• It’s also hard to spread Manuka honey on bread or any other similar food. Neither is it possible to drizzle Manuka honey over sweet dishes like pancakes the way you do with other liquid-like honey.

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2. Raw Honey

Raw Honey

Now, let’s discuss what raw honey is. Raw honey is honey that has been directly extracted from the honeycomb. This honey has not been filtered or heated to remove any impurities either. Most people don’t consume raw honey daily because they think it’s unhygienic.

Some people still try raw honey out of curiosity because they want the experience. People who study honey and are enthusiastic about it usually try it if they can. Scientists haven’t labeled raw honey as unsafe for your health, so there’s no need to dread trying it if you keep it at a normal level. It is good to try raw honey at least once because of its nutrients or vitamins. It has much more nutritional benefits than the regular honey we eat, which has already been filtered and purified.

But raw honey can’t be bought in local stores or even big grocers. If you want to try raw honey, you will have to go on a road trip to the outskirts of the country and visit a bee keeper’s farm where apiculture is practiced.

You will have to spend much time, effort, and money to experience this. But if you want fresh, authentic, and unfiltered raw honey, it’s best to go directly to the source.


  • Natural: Raw honey is direct and unfermented honey that hasn’t been pasteurized or processed in factories in any way.
  • Variety: Raw honey can be made from any plant’s nectar. It can also be made from the Manuka plant. You just need to skip with the various levels of purification of the honey after it has been extracted. But you basically still get the Manuka honey’s qualities along with the raw honey’s qualities.
  • Simple Process: People who work in the apiculture field do not have to go through the process of straining, processing, fermenting, etc. for raw honey. It is meant to be consumed directly. So, this means less work for the producers.
  • Low Calorie: Raw honey might not seem hygienic to people, but it has no added sugar or concentrated sugar levels in its properties. It won’t add to your weight or add more calories to your diet.


  • Yeast: Raw honey may have yeast present since it hasn’t gone through any heating or fermenting process.
  • Unattractive: Like regular honey types, raw honey will not look smooth, and its color won’t be crystal clear or transparent-like either.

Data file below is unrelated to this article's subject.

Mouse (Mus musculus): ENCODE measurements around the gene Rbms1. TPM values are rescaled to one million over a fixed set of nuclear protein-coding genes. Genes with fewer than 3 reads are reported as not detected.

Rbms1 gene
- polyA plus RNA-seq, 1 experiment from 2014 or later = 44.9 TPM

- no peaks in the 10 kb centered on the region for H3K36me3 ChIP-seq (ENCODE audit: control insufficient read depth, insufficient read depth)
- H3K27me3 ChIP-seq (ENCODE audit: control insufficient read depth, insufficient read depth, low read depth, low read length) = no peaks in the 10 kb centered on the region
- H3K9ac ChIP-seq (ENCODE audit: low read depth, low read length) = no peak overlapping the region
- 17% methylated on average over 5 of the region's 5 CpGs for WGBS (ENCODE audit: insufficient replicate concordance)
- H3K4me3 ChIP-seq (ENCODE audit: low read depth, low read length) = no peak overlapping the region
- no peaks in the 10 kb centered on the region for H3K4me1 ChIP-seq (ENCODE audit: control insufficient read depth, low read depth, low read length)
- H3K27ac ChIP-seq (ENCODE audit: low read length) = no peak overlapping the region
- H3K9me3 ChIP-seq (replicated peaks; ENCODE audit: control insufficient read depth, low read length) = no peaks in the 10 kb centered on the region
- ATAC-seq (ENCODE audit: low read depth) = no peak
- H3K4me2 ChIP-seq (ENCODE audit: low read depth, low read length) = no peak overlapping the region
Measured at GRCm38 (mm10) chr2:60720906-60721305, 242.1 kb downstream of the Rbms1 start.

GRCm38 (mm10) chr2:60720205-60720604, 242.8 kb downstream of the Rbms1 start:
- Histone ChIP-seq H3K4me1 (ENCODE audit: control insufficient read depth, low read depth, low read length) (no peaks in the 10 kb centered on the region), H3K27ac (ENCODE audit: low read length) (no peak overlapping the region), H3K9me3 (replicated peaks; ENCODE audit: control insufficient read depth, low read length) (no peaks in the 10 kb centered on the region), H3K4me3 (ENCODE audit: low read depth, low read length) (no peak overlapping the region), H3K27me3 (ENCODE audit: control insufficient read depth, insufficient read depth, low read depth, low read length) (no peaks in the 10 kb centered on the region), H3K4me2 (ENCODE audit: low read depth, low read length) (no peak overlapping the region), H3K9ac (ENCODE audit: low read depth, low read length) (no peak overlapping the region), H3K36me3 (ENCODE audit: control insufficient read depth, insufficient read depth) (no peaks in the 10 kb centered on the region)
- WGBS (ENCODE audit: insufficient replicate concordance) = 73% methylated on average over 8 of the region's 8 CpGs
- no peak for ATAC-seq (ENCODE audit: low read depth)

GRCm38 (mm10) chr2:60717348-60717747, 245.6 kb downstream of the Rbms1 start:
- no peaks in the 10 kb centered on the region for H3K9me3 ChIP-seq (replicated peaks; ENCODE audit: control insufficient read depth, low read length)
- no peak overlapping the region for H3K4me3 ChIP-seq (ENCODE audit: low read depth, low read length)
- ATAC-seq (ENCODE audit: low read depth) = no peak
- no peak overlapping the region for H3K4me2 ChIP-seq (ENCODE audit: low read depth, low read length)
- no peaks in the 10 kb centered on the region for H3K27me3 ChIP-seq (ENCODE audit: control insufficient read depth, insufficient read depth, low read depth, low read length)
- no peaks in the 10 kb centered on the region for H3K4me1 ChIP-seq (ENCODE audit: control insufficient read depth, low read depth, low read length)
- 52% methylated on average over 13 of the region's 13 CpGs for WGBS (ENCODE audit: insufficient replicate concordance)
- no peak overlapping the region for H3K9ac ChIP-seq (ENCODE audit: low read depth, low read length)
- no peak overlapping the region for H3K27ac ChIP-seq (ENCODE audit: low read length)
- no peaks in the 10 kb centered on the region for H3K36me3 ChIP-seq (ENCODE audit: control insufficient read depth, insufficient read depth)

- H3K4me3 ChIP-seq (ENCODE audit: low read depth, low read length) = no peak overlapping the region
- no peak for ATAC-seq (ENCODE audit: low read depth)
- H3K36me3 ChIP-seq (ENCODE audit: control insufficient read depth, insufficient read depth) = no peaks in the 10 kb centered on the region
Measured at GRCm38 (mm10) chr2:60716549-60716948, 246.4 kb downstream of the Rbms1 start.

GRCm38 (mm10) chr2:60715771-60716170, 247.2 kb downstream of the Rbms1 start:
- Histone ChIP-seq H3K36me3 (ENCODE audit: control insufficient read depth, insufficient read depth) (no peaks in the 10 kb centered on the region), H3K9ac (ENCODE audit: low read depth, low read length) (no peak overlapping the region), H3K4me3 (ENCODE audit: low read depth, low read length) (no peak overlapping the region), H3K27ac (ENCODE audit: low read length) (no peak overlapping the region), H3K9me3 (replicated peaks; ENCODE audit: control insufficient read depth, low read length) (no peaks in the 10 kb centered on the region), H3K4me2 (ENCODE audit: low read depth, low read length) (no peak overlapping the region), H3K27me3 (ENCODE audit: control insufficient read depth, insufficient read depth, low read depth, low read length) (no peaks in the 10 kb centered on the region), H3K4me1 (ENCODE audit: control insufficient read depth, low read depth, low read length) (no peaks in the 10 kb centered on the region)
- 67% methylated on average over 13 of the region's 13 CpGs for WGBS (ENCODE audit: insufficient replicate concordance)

• Texture: Since the honey is extracted directly from the honeycomb without a strainer, that means there may be dirt particles, lumpy bits of honey, or even broken bits from the honeycomb falling into the containers where the beekeepers are collecting the raw honey.
  • Impure: Raw honey is impure, so it’s possible you’ll find bits of wax, pollen, etc. as well. This is because these impurities haven’t been removed from the honey.

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Raw Honey vs Manuka Honey

Raw Honey vs Manuka Honey

When comparing the benefits of manuka honey and raw honey, it eventually comes down to what the customers like and what seems like a more appealing option to them. Considering everything, it would seem Manuka honey has gained more admiration.

Raw honey has more nutrients than other honey since it is directly extracted from the honeycomb. It hasn’t been processed in any way at all. But Manuka honey has better antibacterial properties than any honey produced worldwide. That’s why the demands and production have increased tremendously over the years.

Even though Manuka honey is expensive, people would still prefer trying remedies through Manuka honey rather than spending hundreds of dollars on beauty care products or medicine from branded pharmaceuticals. It has many skin benefits and can treat almost all skin infections without causing any side effects.

Even if you can afford and find Manuka honey and start using it for its extra healing qualities, this type of honey is not something you can use daily, regardless of whether it is for internal or external use. It can only be consumed twice a week at best.

The Health Benefits of Honey

Honey is a natural sweetener used since ancient times for its health benefits and medicinal properties. As mentioned, organic honey is a source of antioxidants, vitamins, and minerals that can help improve health and well-being. It has several healing properties that are highly sought after.

Conventional honey has been known to have active ingredients with antibacterial, antimicrobial, anti-fungal, and anti-inflammatory properties and is also used to treat various illnesses. Here are some of the health benefits of honey that you should know about:

Aids Digestion

Honey is a natural laxative that helps ease digestion and reduce constipation while it also helps with acid reflux. It also helps to stimulate the growth of beneficial bacteria in the gut, which helps to improve digestive health.

Boosts Immunity

Honey is a natural source of antioxidants, which help to boost the immune system. It also contains flavonoids, plant compounds with antibacterial and anti-viral properties. That can help to protect the body from respiratory infections and illnesses caused by bacterial infections.

Reduces Allergy Symptoms

Honey contains pollen, which can help to reduce allergy symptoms. The pollen in honey acts as an immunotherapy, which helps to desensitize the body to allergens and reduce the severity of symptoms.

Treats Wounds

Honey is a natural antiseptic and can be used for healing wounds and cuts. It is also known to speed up the healing process, as it helps to reduce inflammation and promote tissue regeneration. Doctors can recommend it for treating anything from an infected wound to skin ulcers and skin grafts.